Saturday, September 30, 2023
HomeentertainmentAnime NewsYou like me more than my daughter? ! National Guard 1

You like me more than my daughter? ! National Guard 1


You Like Me, Not My Daughter?! GN 1

When Ayako’s sister and brother-in-law died in a car accident, she was the only one willing to adopt Orphan’s niece’s human meow. Now, ten years later, Miu is fifteen and Ayako is feeling old in her early thirties. But she doesn’t mind – after all, she loves Miu, and the guy next door also seems to have a crush on her! But it turns out that he does have a crush on someone in the family…just not Miu!

You like me, not my daughter! ?

Translated by Alan Cheng and Rowena Chan, by T. Campbell Adapted and written by Viet Phuong Vu.

Age is a funny thing. We’ve all read the comics that equate being over 30 with middle age and it really brings home to people that age is very much a social construct as well as a construct in addition to being a simple set of numbers describing how long you’ve been alive The content depends on the culture in question. Many comics dance around this idea, either for laughs or to please, and with the age gap girl 205 manga, which usually indicates that the heroine may be more mature than her peers. In the case of , almost all of these things are true in some way.

The story follows a woman named Ayako whose older sister and brother-in-law died in a family when their daughter Miu was only five years old. accident. At the memorial service, all the relatives were arguing over who would take the orphan, and everyone had a reason why they couldn’t be adopted: too many kids, too much work, and it wouldn’t look good to adopt. They sent her to a group home. Frustrated with all of this, and seeing the price the little girl has paid for it, Ayako says she will step up and adopt her. Even when her relatives dissuaded her from entering the workplace after graduating from university, Ayako remained unmoved, and her determination paid off. The story jumps forward ten years, you can see that Miu now calls her aunt her mother, and the two are living a happy and comfortable life. Miu is just starting high school and Ayako has arranged everything so she can work remotely thanks to a very understanding boss. They are even close to their neighbors, especially their 20-year-old son Takumi. He’s been tutoring Miu, and Ayako convinces himself that he’s infatuated with her daughter.

You can guess from the title of the play, but this is not the case, in fact, the person he loves is Ayako herself. For the past decade, he’s always been—we see him looking in awe during the funeral scene when Ayako stands up and says that if no one else will take Miu, she will. He’s clearly smitten with this woman who has the audacity to do things no grown-ups dare, and if that were the only sign of his early crush, frankly, the story would be a lot better. Unfortunately, the creator Nozomi Oda 205 (fame) thinks that might not be enough — or at least not sexy enough. As the book continues, we learn that ten years ago, Ayako let Takumi into the house when his mother was out and he was caught in the rain, and the two showered together. While she has absolutely zero sexual intent, it’s a sexual awakening for him, and the whole scene is incredibly uncomfortable, especially since he is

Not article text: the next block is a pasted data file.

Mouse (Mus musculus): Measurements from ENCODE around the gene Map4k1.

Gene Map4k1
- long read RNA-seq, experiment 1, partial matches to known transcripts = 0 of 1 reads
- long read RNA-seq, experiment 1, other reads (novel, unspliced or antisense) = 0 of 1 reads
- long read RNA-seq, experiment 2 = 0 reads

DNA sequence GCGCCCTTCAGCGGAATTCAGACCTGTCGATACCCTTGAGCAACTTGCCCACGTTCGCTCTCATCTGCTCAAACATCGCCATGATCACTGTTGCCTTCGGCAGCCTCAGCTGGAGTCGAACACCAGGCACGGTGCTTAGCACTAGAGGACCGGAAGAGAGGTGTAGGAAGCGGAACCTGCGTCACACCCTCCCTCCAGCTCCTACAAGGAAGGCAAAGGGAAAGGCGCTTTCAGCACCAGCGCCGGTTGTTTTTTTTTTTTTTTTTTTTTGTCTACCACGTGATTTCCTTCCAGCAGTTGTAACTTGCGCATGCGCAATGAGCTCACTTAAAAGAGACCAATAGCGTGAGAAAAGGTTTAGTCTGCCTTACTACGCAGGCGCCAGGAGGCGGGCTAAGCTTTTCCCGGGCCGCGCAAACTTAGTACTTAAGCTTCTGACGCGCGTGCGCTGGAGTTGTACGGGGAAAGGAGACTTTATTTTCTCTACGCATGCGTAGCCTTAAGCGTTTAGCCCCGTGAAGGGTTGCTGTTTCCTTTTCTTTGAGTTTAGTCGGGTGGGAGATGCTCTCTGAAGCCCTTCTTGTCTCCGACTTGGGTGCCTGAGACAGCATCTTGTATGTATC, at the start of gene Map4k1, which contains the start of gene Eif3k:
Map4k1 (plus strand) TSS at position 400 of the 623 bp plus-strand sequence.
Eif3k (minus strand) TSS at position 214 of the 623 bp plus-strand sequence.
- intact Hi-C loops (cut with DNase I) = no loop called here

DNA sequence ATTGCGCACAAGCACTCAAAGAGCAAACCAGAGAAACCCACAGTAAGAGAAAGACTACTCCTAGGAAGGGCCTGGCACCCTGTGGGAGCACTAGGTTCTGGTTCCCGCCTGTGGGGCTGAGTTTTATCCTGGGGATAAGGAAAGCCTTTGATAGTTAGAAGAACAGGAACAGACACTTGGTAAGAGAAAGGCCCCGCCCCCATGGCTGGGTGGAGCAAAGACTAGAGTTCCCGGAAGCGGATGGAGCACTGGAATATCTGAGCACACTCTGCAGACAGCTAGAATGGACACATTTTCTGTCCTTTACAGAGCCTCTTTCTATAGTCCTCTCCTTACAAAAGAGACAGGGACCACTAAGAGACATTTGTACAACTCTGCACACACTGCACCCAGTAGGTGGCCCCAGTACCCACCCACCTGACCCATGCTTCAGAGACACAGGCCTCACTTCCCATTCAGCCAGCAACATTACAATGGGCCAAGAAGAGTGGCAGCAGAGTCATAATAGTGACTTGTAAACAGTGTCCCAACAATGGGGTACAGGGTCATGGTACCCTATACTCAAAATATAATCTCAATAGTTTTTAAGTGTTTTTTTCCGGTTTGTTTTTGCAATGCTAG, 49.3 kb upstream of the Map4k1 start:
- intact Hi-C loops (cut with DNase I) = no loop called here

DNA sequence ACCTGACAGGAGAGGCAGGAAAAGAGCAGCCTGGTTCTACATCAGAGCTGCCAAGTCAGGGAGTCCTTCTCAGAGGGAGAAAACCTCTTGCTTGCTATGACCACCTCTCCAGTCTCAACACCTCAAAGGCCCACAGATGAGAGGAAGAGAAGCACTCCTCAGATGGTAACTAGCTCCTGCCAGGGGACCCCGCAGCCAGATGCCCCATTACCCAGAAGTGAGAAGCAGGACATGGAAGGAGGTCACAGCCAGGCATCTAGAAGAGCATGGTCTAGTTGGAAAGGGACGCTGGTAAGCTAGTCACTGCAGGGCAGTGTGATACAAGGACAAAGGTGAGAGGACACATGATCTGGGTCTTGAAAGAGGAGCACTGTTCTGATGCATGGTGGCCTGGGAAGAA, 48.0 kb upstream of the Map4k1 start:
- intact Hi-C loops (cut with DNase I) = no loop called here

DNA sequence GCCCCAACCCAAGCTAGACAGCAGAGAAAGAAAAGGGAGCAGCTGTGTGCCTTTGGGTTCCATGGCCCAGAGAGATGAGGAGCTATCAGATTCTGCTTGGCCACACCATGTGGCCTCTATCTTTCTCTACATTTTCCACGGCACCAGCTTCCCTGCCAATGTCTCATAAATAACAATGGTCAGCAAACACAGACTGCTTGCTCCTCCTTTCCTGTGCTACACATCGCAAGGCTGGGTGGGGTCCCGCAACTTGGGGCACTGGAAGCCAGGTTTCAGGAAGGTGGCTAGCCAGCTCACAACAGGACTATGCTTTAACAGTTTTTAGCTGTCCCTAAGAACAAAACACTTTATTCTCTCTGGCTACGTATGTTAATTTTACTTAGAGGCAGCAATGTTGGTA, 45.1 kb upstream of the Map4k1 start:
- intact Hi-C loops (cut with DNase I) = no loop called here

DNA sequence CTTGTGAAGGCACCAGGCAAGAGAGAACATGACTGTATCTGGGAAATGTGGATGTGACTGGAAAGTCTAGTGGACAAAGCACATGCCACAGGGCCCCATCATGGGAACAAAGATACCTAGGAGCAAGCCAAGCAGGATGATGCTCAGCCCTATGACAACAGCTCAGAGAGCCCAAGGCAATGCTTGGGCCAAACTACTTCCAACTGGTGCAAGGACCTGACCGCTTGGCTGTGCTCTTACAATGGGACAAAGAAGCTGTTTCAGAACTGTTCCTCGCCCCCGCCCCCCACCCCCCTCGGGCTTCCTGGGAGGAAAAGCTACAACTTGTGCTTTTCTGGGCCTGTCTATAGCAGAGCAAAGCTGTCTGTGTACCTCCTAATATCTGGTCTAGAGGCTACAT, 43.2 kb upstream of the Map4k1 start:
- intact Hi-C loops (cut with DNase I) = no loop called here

was uncomfortable with the situation and was reluctant to say so. The bathing scene doesn’t have to be sexy, but Takumi feels like it casts a cloud over what could have been a perfect rom-com.

Considering the rest of the story is mostly up to Takumi trying to show that he is % takes her seriously while she floats around declaring she’s too old for him. Although there was at least an eleven or twelve year age gap between them, she was the only one who bothered about it; even his mother was perfectly okay with her son’s feelings since he made it clear to her. Ayako’s question on this topic seems to have two parts. One of these is undoubtedly that she has known him since he was ten years old; it can be deduced that she and Miu moved into Miu’s house, thus gaining Takumi’s neighbors. As a result, she kept seeing him as the kid next door, and it was hard for her to realize that he had grown up. But she also feels much older than her actual age. This is almost certainly in part because she has raised a child for ten years; this puts her in a range of experiences that may not be shared by her peers. Because she has been Miu’s mother in her mind for the past ten years, she thinks that’s how Takumi sees her; also, since she and Takumi are twice the age between Takumi and Miu, she can’t imagine him Feeling no closer to her daughter than to herself. She was taken aback by the discovery that Takumi considered himself a mature adult and acted like one. He’s serious about her, and the way he sees her is so different from the way she sees herself that she becomes their biggest obstacle, and even with regular conversations on the topic, it does lead to some hilarious attempts to bring him down; otaku One of them is particularly interesting.

If age gap romance isn’t your thing, this probably isn’t for you. Even without that factor, the shower scene is close to being a deal-breaker. Still, if you can get beyond that and look at poor Ayako’s incredibly uncomfortable breasts, then there’s a pretty good story here. It’s kind of sad that Ayako writes herself as an old lady at 31 or 32. People around her are very supportive of whatever decision she makes. Interesting to see from Takumi’s point of view that the short stories included are written in his first person, so would love to know if they were written in the same way or if something special was done to this particular short story matter. But this overall doesn’t scream adaptation, and with those few caveats I mentioned earlier, it could be a good escapist romantic fantasy.




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